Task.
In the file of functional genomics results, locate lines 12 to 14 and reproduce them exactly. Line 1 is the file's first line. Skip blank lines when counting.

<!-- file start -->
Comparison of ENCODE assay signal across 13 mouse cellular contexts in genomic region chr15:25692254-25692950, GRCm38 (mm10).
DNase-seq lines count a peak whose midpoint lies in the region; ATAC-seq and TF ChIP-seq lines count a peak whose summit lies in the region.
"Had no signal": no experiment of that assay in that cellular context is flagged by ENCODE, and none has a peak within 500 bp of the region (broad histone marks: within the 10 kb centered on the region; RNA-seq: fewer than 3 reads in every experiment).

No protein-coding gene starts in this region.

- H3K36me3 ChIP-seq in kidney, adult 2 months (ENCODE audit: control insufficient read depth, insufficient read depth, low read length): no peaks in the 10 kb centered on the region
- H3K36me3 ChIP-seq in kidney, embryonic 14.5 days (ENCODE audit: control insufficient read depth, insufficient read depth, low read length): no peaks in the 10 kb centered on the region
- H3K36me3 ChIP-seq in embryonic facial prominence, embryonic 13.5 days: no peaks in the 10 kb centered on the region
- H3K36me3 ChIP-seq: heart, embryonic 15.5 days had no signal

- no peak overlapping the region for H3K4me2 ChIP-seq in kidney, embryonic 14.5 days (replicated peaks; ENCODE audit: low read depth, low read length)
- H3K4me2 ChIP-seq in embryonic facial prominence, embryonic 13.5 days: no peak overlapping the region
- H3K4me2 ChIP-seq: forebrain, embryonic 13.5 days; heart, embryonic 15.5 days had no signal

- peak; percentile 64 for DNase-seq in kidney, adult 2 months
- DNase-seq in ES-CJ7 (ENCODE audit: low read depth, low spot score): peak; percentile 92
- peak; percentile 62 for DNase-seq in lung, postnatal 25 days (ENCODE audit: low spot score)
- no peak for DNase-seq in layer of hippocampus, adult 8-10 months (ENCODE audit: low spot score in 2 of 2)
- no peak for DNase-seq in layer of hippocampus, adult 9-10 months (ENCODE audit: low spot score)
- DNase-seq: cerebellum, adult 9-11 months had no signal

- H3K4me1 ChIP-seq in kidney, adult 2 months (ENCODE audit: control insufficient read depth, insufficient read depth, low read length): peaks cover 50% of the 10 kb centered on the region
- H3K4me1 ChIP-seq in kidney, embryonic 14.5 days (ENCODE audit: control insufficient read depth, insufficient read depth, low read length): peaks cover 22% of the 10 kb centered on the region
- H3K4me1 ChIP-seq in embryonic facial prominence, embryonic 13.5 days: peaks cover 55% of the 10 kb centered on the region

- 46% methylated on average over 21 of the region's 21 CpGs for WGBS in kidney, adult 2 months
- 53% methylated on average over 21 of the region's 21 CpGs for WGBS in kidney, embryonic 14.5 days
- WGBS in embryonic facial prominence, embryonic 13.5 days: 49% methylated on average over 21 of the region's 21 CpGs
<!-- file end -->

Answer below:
- peak; percentile 64 for DNase-seq in kidney, adult 2 months
- DNase-seq in ES-CJ7 (ENCODE audit: low read depth, low spot score): peak; percentile 92
- peak; percentile 62 for DNase-seq in lung, postnatal 25 days (ENCODE audit: low spot score)